Tuesday is the day reserved for new articles, but when, in an earlier column devoted to the Ten Essentials, Tamia made reference to a couple of pieces that Farwell wrote for In the Same Boat back in 2006, he figured he ought to revisit them, making whatever tweaks and tucks he thought warranted. This he has now done, with the result you see before you. (The second of Farwell’s two columns will appear in this space on Friday.)
Paddlers — most of the paddlers I know, at any rate — are gearheads. We memorize whole sections of outfitters’ catalogs. We devour pages of Web copy describing whatever is newest, lightest, fastest, or coolest. We read accounts of other paddlers’ trips from back to front, beginning with their equipment lists. And this makes sense. Despite the lip service we give to the traditional aspects of our sport, its evolution is driven by advances in technology. It always has been, right from its beginnings in the well‑publicized adventures of John “Rob Roy” MacGregor and Nessmuk. After all, the molded paper canoes that made headlines in the sporting press a century and a half ago were no less revolutionary in their day than the latest carbon‑fiber confections are in our own.
So it’s easy to see why we’re infatuated with gear. It’s important to us. To our safety. To our comfort. To our sport. Anyone who’s ever found himself up a creek without a paddle understands this. But our infatuation also has a downside. (What infatuation doesn’t?) It confuses means with ends. Canoeing is something we do for fun, and you don’t need the newest gear — let alone the lightest, the fastest, or the coolest — in order to have fun on the water. You just need a boat, a paddle, and a life jacket. In fact, it’s perfectly possible to have a great time maneuvering a caulked wooden crate around a flooded city street, with only a stub of one by six for a paddle. How do I know? Easy. I’ve done it. Admittedly, it was a while back (60 years ago, give or take), and it’s true that I didn’t bother with a life jacket. Even if I’d known that such things existed at the time, I couldn’t have afforded one. Then again, the water under my homemade boat’s keel was only about a foot deep, so I really wasn’t running much of a risk. And I had a wonderful time. For as long as my leaky barge held together (and it lasted longer than I’d thought possible), every summer thunderstorm transformed the street fronting my tenement block into a waterway that rivaled the canals of Venice, at least in my imagination. Best of all, I was free to explore that waterway at will.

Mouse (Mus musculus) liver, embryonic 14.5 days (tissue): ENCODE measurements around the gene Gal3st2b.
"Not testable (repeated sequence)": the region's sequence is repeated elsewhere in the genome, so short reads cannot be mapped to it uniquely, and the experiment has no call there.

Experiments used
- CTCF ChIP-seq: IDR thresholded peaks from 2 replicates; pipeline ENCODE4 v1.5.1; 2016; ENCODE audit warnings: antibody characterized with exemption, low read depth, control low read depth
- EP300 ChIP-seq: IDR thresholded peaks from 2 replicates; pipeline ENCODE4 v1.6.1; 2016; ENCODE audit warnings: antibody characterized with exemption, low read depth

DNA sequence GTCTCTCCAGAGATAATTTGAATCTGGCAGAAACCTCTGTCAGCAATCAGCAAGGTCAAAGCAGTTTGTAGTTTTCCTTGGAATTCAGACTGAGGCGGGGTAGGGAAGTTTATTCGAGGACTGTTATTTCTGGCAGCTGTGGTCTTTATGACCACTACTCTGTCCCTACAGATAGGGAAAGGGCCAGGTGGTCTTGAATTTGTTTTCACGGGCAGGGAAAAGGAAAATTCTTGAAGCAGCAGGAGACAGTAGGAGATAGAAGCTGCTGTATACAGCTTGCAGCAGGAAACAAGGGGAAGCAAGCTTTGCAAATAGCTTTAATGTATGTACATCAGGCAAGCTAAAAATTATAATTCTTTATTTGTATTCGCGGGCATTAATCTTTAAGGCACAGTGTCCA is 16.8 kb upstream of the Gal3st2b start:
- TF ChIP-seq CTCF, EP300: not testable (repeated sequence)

The conclusion is obvious: There’s something more important than having the latest gear. More important than any gear, come to that, even the aptly named Ten Essentials. And what is this mysterious something? The answer isn’t simple. To begin with, it’s not just one thing. It’s several things. And you won’t find them on any outfitter’s shelves. None of them costs you as much as a penny of your hard‑earned cash — that’s a plus, surely — but none is exactly free, either. All of them have to be paid for, one way or another. With sweat, perhaps. Or time. Or simply by heeding the still, small voice that speaks to everyone who bothers to listen. So the price can be high, even if your wallet stays in your pocket. The good news? Taken all together, these vital “somethings” don’t weigh more than an butterfly’s wing, nor do they take up any more space in your pack than a grain of sand. Call them a paddler’s intangible assets, if you must. Or call them the Other Ten Essentials. I do.
And what are these intangible essentials? Let’s begin at the beginning, with Curiosity… Read more…